There’s a lot you can read into the title of American Pleasure Club’s latest album, A Whole Fucking Lifetime of This. On the one hand, it’s a statement of profound world-weariness and resignation; the sort of thing an Eeyore might say after clocking in at work. Looked at from a different angle, though, and it could be read as a wide-eyed exultation: a whole fucking lifetime of this.
It’s a dichotomy that’s most powerfully expressed in “this is heaven & id die for it.” American Pleasure Club’s Sam Ray sings “the body aches when you tell it to quit / but this is heaven & I’d die for it” over peals of feedback and crunchy guitars. A song about the pleasures of getting high, it also catalogs the brutal grind of a junkie’s life — how something can wear you down until you feel like an exposed nerve and yet still gives you just enough fleeting joy to welcome that rawness.
Drugs are a running theme throughout much of Ray’s work. His knowledge of them is experiential and hard-won: He’s been open about his struggles with heroin addiction over the years, a struggle that comes in part from growing up around Baltimore, a city so notorious for its hard-drug problems that it’s been called the heroin capital of the U.S.
That push-pull between transcendence and ruin is also embodied by the band’s sound.
One is struck by the stylistic diversity of Ray’s work as American Pleasure Club. A Whole Fucking Lifetime of This jumps from confessional songwriting to indie rock-guitar heroics to meditative, sample-based soundscapes that wouldn’t sound out of place on a Burial record. Hazy and woozy, it’s an album that oscillates between sounding blissed-out and numb.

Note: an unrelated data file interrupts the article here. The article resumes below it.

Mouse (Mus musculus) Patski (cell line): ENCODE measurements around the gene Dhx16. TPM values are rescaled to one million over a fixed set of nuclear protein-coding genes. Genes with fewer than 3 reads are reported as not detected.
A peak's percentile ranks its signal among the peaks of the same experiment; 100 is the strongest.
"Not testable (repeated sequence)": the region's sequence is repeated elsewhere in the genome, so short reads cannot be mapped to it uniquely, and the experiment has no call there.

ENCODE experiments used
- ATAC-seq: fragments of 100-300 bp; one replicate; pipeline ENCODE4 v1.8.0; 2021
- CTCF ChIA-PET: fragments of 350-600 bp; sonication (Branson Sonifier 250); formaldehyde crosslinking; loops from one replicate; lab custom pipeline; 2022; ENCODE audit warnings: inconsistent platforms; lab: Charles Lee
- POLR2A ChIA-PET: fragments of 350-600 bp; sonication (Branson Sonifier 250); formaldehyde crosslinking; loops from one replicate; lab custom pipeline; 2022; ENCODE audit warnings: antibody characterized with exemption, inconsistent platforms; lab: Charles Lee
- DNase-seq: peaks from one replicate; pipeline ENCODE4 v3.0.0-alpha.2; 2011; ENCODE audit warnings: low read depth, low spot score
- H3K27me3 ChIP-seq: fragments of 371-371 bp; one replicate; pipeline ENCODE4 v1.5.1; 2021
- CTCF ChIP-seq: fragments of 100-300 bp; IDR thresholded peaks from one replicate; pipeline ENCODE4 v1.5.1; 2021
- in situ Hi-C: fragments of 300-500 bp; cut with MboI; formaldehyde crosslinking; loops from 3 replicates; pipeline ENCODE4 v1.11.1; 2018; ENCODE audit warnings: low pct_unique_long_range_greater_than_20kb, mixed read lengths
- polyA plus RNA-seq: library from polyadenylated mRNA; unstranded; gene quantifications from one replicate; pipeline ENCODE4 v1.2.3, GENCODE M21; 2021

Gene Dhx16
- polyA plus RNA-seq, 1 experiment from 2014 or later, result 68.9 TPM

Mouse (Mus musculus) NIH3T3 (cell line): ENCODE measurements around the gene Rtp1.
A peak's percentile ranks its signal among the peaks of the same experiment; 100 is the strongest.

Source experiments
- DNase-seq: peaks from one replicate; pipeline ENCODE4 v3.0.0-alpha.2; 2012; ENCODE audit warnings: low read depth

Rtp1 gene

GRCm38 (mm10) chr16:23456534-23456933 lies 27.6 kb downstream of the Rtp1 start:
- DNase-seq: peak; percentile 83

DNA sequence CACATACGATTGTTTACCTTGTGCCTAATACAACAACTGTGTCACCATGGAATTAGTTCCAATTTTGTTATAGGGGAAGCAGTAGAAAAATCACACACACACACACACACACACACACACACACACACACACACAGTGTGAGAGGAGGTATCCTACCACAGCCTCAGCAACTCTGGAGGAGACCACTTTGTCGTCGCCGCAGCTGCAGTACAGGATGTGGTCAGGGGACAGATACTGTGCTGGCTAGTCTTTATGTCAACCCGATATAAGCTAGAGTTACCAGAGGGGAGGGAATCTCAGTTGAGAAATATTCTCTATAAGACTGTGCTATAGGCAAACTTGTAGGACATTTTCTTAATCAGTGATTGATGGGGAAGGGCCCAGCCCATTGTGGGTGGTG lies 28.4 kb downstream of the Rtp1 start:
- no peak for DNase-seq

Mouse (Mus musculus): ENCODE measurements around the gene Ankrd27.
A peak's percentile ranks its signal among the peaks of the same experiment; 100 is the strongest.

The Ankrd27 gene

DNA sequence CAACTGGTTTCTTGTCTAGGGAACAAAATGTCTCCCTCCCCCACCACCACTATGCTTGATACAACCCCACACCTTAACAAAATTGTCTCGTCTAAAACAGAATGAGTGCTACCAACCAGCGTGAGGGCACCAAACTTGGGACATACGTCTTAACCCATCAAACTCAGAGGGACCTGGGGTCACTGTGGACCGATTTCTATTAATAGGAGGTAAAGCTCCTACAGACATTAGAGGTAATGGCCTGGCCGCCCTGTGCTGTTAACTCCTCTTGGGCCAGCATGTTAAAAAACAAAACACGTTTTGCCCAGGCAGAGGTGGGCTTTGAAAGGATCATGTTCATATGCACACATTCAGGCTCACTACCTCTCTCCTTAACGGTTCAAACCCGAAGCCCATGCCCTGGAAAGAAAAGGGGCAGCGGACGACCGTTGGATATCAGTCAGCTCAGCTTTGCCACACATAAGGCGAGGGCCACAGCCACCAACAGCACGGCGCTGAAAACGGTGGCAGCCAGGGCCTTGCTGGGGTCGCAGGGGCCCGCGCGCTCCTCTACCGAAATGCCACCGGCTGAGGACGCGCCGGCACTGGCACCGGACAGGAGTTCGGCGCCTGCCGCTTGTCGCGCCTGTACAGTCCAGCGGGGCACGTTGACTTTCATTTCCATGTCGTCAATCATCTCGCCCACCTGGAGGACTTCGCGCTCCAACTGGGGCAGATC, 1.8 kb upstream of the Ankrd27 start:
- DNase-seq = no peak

The entire album is a fascinating contrast to APC’s last release, 2017’s mini-album I Blew on a Dandelion and the Whole World Disappeared. A record built almost entirely on Ray playing lo-fi folk songs (save for the nine-minute noise drone on the last song), it sounds like the work of a different band entirely.
American Pleasure Club used to be a different band: From 2009 until 2017, they were called Teen Suicide. The band made a name for themselves with their noise-pop sound, but internal strife, drugs, and other issues led to the group undergoing several lineup changes. Through the years, Teen Suicide/American Pleasure Club’s Sam Ray has been the band’s north star and creative center.
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Part of what makes American Pleasure Club’s discography so fascinating is it how it intersects and bleeds over to Ray’s other projects. In addition to working in APC, Ray also records as Julia Brown and Ricky Eat Acid. As Julia Brown, Ray created lo-fi indie pop with a ramshackle feel; as Ricky Eat Acid, Ray experimented with samples and electronics to forge slippery tracks that sound like transmissions from a radio station in outer space.
You can hear the influence of these other projects in APC, especially from the sampledelic Ricky Eat Acid. Lifetime highlight “Let’s Move to The Desert” is built around a sample from Frank Ocean’s “At Your Best You Are Love,” recalling the ghostly beauty of Ricky Eat Acid’s “in my dreams we’re almost touching,” which creates an entire universe of sounds out of a looped Drake sample.
It’s what Sam Ray does best: taking an isolated moment of sound or imagery and blowing it up until it consumes everything around it. Like a junkie’s high that blots out the rest of the world, American Pleasure Club’s songs turn off the lights and invite you to get comfy in their darkness.
American Pleasure Club is playing on Saturday, May 12, at The Rebel Lounge in Phoenix. Tickets are $13 to $15 at therebellounge.com.